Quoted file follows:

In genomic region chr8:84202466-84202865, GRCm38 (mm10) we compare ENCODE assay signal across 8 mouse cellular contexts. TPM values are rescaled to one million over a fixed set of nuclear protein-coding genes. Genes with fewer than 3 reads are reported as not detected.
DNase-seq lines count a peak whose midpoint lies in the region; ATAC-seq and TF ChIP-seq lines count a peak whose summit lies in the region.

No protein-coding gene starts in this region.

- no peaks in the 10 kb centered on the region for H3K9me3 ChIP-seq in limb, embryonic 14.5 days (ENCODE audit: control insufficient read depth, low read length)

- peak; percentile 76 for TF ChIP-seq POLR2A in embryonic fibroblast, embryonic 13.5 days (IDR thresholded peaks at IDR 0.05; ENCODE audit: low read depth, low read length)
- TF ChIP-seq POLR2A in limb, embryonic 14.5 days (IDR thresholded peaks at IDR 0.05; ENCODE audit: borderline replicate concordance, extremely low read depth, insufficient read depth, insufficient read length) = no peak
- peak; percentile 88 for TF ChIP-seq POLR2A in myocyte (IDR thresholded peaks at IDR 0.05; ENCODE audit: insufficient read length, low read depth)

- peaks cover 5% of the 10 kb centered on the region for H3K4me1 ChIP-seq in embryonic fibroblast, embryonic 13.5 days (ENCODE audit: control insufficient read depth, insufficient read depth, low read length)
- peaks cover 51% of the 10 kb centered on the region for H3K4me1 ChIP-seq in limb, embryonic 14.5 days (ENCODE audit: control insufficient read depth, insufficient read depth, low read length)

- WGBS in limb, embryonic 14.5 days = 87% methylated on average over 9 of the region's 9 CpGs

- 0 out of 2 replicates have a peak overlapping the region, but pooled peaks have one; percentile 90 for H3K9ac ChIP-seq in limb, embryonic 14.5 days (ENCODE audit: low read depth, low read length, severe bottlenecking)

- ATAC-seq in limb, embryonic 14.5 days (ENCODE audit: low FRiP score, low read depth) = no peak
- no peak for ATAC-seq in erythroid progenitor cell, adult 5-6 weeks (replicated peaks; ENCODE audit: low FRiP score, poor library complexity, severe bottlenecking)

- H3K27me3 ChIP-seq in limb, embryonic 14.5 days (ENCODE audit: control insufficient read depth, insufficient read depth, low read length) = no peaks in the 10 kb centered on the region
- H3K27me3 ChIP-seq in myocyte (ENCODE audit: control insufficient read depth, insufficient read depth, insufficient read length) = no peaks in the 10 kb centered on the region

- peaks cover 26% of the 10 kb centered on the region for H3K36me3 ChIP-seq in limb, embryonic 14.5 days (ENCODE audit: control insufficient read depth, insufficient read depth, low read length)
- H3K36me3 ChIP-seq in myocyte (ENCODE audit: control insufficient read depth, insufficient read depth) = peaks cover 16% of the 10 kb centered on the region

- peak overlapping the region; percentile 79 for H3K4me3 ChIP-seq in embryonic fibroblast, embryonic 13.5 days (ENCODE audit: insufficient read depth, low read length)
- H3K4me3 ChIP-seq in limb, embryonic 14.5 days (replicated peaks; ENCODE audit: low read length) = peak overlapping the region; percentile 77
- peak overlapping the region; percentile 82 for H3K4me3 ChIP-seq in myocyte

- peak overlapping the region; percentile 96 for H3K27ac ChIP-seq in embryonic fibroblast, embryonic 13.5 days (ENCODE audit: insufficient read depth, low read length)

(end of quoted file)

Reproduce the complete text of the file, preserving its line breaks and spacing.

In genomic region chr8:84202466-84202865, GRCm38 (mm10) we compare ENCODE assay signal across 8 mouse cellular contexts. TPM values are rescaled to one million over a fixed set of nuclear protein-coding genes. Genes with fewer than 3 reads are reported as not detected.
DNase-seq lines count a peak whose midpoint lies in the region; ATAC-seq and TF ChIP-seq lines count a peak whose summit lies in the region.

No protein-coding gene starts in this region.

- no peaks in the 10 kb centered on the region for H3K9me3 ChIP-seq in limb, embryonic 14.5 days (ENCODE audit: control insufficient read depth, low read length)

- peak; percentile 76 for TF ChIP-seq POLR2A in embryonic fibroblast, embryonic 13.5 days (IDR thresholded peaks at IDR 0.05; ENCODE audit: low read depth, low read length)
- TF ChIP-seq POLR2A in limb, embryonic 14.5 days (IDR thresholded peaks at IDR 0.05; ENCODE audit: borderline replicate concordance, extremely low read depth, insufficient read depth, insufficient read length) = no peak
- peak; percentile 88 for TF ChIP-seq POLR2A in myocyte (IDR thresholded peaks at IDR 0.05; ENCODE audit: insufficient read length, low read depth)

- peaks cover 5% of the 10 kb centered on the region for H3K4me1 ChIP-seq in embryonic fibroblast, embryonic 13.5 days (ENCODE audit: control insufficient read depth, insufficient read depth, low read length)
- peaks cover 51% of the 10 kb centered on the region for H3K4me1 ChIP-seq in limb, embryonic 14.5 days (ENCODE audit: control insufficient read depth, insufficient read depth, low read length)

- WGBS in limb, embryonic 14.5 days = 87% methylated on average over 9 of the region's 9 CpGs

- 0 out of 2 replicates have a peak overlapping the region, but pooled peaks have one; percentile 90 for H3K9ac ChIP-seq in limb, embryonic 14.5 days (ENCODE audit: low read depth, low read length, severe bottlenecking)

- ATAC-seq in limb, embryonic 14.5 days (ENCODE audit: low FRiP score, low read depth) = no peak
- no peak for ATAC-seq in erythroid progenitor cell, adult 5-6 weeks (replicated peaks; ENCODE audit: low FRiP score, poor library complexity, severe bottlenecking)

- H3K27me3 ChIP-seq in limb, embryonic 14.5 days (ENCODE audit: control insufficient read depth, insufficient read depth, low read length) = no peaks in the 10 kb centered on the region
- H3K27me3 ChIP-seq in myocyte (ENCODE audit: control insufficient read depth, insufficient read depth, insufficient read length) = no peaks in the 10 kb centered on the region

- peaks cover 26% of the 10 kb centered on the region for H3K36me3 ChIP-seq in limb, embryonic 14.5 days (ENCODE audit: control insufficient read depth, insufficient read depth, low read length)
- H3K36me3 ChIP-seq in myocyte (ENCODE audit: control insufficient read depth, insufficient read depth) = peaks cover 16% of the 10 kb centered on the region

- peak overlapping the region; percentile 79 for H3K4me3 ChIP-seq in embryonic fibroblast, embryonic 13.5 days (ENCODE audit: insufficient read depth, low read length)
- H3K4me3 ChIP-seq in limb, embryonic 14.5 days (replicated peaks; ENCODE audit: low read length) = peak overlapping the region; percentile 77
- peak overlapping the region; percentile 82 for H3K4me3 ChIP-seq in myocyte

- peak overlapping the region; percentile 96 for H3K27ac ChIP-seq in embryonic fibroblast, embryonic 13.5 days (ENCODE audit: insufficient read depth, low read length)